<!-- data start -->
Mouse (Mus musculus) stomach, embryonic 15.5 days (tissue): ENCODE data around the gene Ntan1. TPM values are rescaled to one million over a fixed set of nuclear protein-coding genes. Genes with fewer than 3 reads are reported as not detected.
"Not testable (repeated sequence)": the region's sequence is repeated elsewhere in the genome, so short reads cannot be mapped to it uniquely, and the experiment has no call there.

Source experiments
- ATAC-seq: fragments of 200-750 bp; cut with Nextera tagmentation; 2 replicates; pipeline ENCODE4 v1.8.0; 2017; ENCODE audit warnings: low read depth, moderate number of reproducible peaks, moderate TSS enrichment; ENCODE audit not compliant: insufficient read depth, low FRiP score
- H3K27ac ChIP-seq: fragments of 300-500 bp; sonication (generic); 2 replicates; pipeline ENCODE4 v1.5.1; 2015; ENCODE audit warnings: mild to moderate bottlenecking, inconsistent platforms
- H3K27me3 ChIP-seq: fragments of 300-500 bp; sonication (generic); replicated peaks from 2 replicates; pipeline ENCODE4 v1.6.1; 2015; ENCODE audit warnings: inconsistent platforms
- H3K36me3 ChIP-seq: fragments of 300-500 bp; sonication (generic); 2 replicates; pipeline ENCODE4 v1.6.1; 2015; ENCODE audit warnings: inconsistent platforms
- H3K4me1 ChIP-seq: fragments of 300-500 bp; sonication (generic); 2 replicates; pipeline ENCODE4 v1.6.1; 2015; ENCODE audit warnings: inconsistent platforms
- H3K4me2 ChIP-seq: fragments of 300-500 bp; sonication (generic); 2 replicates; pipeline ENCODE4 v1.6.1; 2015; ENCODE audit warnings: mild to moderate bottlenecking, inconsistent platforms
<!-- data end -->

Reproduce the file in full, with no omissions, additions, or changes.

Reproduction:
Mouse (Mus musculus) stomach, embryonic 15.5 days (tissue): ENCODE data around the gene Ntan1. TPM values are rescaled to one million over a fixed set of nuclear protein-coding genes. Genes with fewer than 3 reads are reported as not detected.
"Not testable (repeated sequence)": the region's sequence is repeated elsewhere in the genome, so short reads cannot be mapped to it uniquely, and the experiment has no call there.

Source experiments
- ATAC-seq: fragments of 200-750 bp; cut with Nextera tagmentation; 2 replicates; pipeline ENCODE4 v1.8.0; 2017; ENCODE audit warnings: low read depth, moderate number of reproducible peaks, moderate TSS enrichment; ENCODE audit not compliant: insufficient read depth, low FRiP score
- H3K27ac ChIP-seq: fragments of 300-500 bp; sonication (generic); 2 replicates; pipeline ENCODE4 v1.5.1; 2015; ENCODE audit warnings: mild to moderate bottlenecking, inconsistent platforms
- H3K27me3 ChIP-seq: fragments of 300-500 bp; sonication (generic); replicated peaks from 2 replicates; pipeline ENCODE4 v1.6.1; 2015; ENCODE audit warnings: inconsistent platforms
- H3K36me3 ChIP-seq: fragments of 300-500 bp; sonication (generic); 2 replicates; pipeline ENCODE4 v1.6.1; 2015; ENCODE audit warnings: inconsistent platforms
- H3K4me1 ChIP-seq: fragments of 300-500 bp; sonication (generic); 2 replicates; pipeline ENCODE4 v1.6.1; 2015; ENCODE audit warnings: inconsistent platforms
- H3K4me2 ChIP-seq: fragments of 300-500 bp; sonication (generic); 2 replicates; pipeline ENCODE4 v1.6.1; 2015; ENCODE audit warnings: mild to moderate bottlenecking, inconsistent platforms